In this August 6th Denver Post photograph, Kalyn Green of Durango stands on the bank of the Animas River.

Ken and I sometimes present 1913 Massacre as a film about “mining’s toxic legacy.” Over the past week or so, that phrase has started to take on new meaning.

On Wednesday, August 4th, an EPA crew working with heavy digging machinery to install a drain in the abandoned and flooded Gold King Mine breached a debris dam and triggered the release of over three million gallons of toxic orange sulfide mining sludge into Cement Creek, which joins the Animas River at Silverton, Colorado. The Animas flows for about a hundred miles, through the San Juan National Forest and the town of Durango, to meet the San Juan River, a tributary of the Colorado River, in Farmington, New Mexico. Before the weekend, Farmington’s waters had turned orange. At the start of this week, the toxic plume of arsenic, lead, copper, cadmium and aluminum had reached Utah.

The Gold King is still draining, at an alarming rate of well over 500 gallons per minute. EPA crews have been working to construct settling ponds where the mine wastewater can be treated before it flows into Cement Creek; but the agency has otherwise stumbled in its efforts to handle the crisis and keep the public fully informed. EPA Region 8 officials were slow to acknowledge the magnitude of the Animas River disaster and they’ve appeared reluctant to share water quality data and issue appropriate advisories. That has invited some well-deserved criticism as well as some political grandstanding, with politicians from Colorado to New Mexico and Arizona lambasting the agency, urging that EPA hold itself to the same level of accountability as it would hold any private entity responsible for such a spill, and demanding compensation for damages. Colorado State Senator Ellen Roberts dubbed the Animas “the EPA Love Canal.”

Of course, there is much more to the story. The abandoned mines around Silverton — the Gold King, the Red and Bonita, and the American Tunnel — have been releasing hundreds of gallons of toxic wastewater every minute, every day, for nearly a decade. The Sunnyside Gold Corporation stopped treating the water in Cement Creek in 2003. The EPA was trying to remedy the problem; but the EPA and legal provisions in the Clean Water Act also stymied earlier efforts of good samaritan groups like the Animas River Stakeholders Group.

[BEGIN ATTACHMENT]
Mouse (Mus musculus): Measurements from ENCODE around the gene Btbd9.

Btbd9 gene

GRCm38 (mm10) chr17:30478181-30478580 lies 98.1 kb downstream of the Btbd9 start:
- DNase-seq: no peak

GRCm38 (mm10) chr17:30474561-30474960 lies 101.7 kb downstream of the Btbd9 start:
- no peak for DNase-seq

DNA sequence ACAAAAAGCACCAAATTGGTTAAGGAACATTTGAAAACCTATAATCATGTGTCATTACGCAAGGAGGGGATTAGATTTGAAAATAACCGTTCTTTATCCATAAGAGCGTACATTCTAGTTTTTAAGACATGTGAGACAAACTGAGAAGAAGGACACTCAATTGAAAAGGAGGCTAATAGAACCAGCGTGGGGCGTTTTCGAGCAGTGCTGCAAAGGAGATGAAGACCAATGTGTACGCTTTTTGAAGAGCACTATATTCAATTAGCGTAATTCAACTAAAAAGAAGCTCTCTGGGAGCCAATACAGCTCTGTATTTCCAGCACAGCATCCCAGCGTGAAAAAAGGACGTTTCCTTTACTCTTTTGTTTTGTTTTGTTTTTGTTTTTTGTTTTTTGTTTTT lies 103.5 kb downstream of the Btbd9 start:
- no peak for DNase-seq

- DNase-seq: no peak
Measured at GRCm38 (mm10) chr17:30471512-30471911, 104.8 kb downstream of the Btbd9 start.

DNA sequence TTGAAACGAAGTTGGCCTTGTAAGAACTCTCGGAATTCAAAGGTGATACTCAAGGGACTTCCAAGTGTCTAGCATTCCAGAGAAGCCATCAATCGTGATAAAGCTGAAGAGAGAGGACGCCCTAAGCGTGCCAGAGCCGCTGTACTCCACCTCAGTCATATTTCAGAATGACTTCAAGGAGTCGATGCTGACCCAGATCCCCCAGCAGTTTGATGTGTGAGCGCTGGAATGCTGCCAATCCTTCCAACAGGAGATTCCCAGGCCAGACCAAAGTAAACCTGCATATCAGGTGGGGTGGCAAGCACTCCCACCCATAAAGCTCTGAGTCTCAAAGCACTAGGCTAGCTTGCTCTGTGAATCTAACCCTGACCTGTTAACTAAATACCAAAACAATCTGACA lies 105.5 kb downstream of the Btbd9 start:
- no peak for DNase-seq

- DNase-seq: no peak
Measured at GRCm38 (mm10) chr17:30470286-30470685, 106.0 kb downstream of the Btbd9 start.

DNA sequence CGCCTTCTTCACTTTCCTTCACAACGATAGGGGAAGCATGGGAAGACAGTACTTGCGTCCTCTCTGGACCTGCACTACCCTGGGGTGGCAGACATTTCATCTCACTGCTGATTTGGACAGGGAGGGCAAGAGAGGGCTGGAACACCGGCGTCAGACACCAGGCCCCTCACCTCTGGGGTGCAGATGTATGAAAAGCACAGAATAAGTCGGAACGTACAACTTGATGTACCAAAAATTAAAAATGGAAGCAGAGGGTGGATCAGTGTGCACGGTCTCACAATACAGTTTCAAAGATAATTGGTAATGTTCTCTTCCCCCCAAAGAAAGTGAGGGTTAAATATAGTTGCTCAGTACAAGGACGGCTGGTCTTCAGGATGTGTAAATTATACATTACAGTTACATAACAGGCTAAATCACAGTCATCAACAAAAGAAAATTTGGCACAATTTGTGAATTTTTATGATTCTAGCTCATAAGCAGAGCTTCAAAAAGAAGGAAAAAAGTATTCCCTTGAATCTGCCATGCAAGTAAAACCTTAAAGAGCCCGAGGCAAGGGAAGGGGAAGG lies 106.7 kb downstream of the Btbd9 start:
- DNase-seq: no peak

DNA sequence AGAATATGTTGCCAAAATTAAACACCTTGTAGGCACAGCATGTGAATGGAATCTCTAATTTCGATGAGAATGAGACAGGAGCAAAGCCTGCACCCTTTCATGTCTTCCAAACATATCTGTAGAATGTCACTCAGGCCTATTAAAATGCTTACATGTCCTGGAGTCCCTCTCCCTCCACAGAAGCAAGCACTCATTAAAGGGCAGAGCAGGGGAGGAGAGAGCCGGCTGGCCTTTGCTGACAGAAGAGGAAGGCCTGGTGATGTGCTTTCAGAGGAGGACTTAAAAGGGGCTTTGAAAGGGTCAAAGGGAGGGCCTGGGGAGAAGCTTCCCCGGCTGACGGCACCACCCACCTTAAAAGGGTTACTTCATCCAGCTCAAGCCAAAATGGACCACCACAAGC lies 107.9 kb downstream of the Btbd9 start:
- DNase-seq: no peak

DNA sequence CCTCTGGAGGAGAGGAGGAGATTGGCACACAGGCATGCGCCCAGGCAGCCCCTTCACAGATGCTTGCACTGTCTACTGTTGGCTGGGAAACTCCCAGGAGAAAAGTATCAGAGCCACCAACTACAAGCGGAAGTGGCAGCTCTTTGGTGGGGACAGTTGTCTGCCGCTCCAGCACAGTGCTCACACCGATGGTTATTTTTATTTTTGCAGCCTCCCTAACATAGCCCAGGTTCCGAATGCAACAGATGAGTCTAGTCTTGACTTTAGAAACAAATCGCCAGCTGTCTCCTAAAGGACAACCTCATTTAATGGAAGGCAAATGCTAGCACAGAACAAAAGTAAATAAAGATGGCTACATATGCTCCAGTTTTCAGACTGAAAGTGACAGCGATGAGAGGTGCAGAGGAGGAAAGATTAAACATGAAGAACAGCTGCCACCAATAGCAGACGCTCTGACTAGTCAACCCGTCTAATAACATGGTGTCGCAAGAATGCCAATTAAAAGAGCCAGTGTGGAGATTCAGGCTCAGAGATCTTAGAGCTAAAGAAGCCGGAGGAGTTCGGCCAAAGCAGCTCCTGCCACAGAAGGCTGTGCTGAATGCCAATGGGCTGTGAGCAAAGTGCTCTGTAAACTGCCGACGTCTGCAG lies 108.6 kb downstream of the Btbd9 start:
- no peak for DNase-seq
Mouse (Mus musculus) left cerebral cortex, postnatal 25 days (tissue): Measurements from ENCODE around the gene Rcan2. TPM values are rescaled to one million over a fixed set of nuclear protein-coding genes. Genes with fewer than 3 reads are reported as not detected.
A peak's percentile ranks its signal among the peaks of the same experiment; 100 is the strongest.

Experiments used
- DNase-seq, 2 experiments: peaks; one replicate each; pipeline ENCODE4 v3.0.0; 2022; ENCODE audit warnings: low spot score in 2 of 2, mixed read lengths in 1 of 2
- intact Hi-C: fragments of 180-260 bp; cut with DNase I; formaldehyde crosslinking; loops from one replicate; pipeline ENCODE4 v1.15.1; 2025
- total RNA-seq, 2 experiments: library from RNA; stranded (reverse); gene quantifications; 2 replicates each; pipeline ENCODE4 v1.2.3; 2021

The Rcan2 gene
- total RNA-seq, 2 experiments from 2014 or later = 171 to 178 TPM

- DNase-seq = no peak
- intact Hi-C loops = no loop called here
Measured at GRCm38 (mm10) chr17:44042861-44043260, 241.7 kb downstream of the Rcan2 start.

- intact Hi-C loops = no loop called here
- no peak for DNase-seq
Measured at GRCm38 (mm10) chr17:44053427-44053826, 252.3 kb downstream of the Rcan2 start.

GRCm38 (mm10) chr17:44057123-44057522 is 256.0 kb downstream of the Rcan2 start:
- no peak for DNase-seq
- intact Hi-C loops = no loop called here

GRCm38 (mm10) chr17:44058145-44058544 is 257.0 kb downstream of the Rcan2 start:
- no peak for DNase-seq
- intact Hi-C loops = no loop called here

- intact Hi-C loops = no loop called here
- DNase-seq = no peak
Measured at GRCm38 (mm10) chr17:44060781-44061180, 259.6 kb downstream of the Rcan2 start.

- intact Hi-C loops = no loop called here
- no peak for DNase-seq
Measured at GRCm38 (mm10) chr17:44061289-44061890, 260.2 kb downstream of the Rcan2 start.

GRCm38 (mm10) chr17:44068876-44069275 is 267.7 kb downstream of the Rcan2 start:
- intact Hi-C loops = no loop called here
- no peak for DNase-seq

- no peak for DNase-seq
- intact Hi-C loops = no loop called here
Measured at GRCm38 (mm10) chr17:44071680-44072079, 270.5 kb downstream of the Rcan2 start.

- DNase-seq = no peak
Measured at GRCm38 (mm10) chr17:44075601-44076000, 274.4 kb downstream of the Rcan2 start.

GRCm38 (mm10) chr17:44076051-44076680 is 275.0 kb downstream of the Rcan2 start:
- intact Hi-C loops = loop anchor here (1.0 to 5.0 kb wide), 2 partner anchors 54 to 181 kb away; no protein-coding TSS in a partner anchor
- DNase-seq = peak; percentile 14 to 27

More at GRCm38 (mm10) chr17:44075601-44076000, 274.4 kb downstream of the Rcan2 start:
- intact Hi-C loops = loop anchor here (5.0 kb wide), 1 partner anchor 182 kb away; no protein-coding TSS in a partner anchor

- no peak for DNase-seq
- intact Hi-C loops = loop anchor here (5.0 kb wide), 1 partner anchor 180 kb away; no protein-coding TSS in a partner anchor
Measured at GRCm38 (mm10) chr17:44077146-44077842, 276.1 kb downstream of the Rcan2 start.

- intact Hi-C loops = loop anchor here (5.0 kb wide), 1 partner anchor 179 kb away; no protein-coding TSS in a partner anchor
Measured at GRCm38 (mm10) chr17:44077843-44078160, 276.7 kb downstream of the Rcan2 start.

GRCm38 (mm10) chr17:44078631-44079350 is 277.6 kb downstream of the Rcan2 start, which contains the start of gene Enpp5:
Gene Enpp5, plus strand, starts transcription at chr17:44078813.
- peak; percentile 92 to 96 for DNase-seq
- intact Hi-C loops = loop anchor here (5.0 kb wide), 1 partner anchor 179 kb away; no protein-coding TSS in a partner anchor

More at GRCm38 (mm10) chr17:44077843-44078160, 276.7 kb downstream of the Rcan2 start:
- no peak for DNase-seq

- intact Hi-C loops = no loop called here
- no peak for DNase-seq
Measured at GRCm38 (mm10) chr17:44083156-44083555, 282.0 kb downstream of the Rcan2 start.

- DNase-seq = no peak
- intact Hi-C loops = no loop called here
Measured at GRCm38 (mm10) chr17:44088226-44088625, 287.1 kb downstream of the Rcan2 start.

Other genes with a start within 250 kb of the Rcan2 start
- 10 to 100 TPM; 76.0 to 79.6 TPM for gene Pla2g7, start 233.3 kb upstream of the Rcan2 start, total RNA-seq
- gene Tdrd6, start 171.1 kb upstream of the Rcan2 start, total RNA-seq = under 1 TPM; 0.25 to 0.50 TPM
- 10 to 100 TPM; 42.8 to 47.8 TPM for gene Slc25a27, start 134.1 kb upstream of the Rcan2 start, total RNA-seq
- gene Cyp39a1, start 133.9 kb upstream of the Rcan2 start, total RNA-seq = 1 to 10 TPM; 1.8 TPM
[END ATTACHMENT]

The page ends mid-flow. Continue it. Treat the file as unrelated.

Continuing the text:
In truth, the Gold King catastrophe looks less like the result of a sudden breach and more like a slow-motion disaster that has been unfolding for decades, in Silverton and throughout the American West. Towns that historically depended on mining for their livelihood, or still hope for mining’s return, as Silverton did as late as 2013, tend to forgive, or turn a blind eye, to what one 2013 Durango Herald article calls “gross environmental malfeasance.” The problem is much more widespread than most people could ever have imagined: according to the federal government, “40 percent of the headwaters of Western waterways have been contaminated from mine runoff.”

Like it or not, this is our industrial heritage. We have a responsibility to deal with the toxic legacy of mining’s past. At the same time we ought to remember that mining, and especially non-ferrous or sulfide mining, still poses a serious threat to American waters. Sure, mining and water treatment technologies have improved. But “treating water,” as the EPA’s Steve Way put it in 2014, “is a forever decision”; and neither industry nor government demonstrate unwavering commitment to that decision. So we have yet to clean up the mess left by mining companies that operated in the last century; and we continue to permit risky mining operations that will contaminate groundwaters and are likely to kill rivers, decimate wetlands, and pollute our waters.

As people in the Lake Superior region — where our film is set, and which in recent years has witnessed a new run of exploration, leasing and mining activity — watched the Animas disaster unfold, many expressed the same thought: “imagine this coming down the St. Louis River.” “We can’t let this happen to the Boundary Waters.” In the Upper Peninsula, where Lundin Mining is now making a bid to expand sulfide mining operations to the headwaters of the Yellow Dog River, people are worried that today’s mining will irreparably damage waterways that managed to escape, or have just begun to recover from, yesterday’s destruction.

The Animas River disaster serves as a stark reminder of how extensive the damage already is, and how much we still have to lose.

A Long Postscript

Ever since Ken and I finished 1913 Massacre, I’ve been watching and learning about the resurgence of mining around Lake Superior. I’ve done some research, talked to some good people, and made a few informal scouting trips to the Lake Superior region, to see if I might perhaps produce a sequel to our 1913 documentary. So far, I haven’t discovered the film that I want to make, can make or must make about the new mining; and when it comes to independent documentary, all three of those, the will, the ability and the necessity are — for me, at least — essential.